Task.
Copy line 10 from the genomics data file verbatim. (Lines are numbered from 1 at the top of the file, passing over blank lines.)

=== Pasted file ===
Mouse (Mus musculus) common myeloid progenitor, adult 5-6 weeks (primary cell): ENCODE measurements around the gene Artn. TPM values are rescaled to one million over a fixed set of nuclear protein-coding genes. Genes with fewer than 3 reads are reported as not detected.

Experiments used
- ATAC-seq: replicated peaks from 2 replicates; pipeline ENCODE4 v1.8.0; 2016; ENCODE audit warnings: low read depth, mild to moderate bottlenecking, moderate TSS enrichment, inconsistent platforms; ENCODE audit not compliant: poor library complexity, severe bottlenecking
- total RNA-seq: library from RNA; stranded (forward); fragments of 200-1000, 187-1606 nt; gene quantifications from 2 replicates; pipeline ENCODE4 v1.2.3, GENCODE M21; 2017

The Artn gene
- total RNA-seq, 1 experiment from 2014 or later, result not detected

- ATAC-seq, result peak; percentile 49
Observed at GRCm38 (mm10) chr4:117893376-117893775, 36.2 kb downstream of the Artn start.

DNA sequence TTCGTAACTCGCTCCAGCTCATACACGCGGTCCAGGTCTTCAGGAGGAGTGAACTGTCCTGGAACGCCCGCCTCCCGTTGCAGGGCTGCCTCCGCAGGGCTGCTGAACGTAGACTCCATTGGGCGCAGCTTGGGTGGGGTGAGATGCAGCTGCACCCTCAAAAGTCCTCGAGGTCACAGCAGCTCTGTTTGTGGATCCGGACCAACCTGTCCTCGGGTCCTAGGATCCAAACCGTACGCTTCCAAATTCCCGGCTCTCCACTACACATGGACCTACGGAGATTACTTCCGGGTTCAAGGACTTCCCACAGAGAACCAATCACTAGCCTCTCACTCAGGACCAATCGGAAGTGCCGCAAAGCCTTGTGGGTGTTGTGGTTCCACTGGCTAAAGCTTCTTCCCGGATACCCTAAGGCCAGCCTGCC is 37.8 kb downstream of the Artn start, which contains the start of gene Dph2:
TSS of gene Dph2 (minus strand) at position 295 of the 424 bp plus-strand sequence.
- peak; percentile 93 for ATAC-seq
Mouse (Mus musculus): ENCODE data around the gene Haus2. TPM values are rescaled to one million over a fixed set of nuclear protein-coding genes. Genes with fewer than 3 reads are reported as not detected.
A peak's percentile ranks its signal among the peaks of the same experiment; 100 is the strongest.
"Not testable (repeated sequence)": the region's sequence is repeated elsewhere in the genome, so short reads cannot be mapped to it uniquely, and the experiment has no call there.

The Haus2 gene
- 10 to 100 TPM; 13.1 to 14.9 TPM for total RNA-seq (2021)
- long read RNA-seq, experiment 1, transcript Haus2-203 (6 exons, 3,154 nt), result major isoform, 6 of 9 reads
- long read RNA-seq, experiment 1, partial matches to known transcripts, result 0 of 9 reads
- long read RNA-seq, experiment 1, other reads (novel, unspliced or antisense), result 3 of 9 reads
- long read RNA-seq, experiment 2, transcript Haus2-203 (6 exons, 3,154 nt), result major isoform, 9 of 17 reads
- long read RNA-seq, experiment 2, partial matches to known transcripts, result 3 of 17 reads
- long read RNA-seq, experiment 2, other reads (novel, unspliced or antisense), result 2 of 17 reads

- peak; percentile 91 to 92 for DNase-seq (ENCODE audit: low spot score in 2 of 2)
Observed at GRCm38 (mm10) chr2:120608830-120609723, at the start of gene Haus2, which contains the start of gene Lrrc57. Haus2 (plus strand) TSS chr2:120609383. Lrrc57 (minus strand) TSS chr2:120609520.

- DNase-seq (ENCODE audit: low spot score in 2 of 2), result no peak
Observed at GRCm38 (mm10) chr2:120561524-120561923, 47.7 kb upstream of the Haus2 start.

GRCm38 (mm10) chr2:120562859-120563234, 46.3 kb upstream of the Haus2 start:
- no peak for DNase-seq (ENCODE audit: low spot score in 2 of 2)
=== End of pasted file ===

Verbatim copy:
TSS of gene Dph2 (minus strand) at position 295 of the 424 bp plus-strand sequence.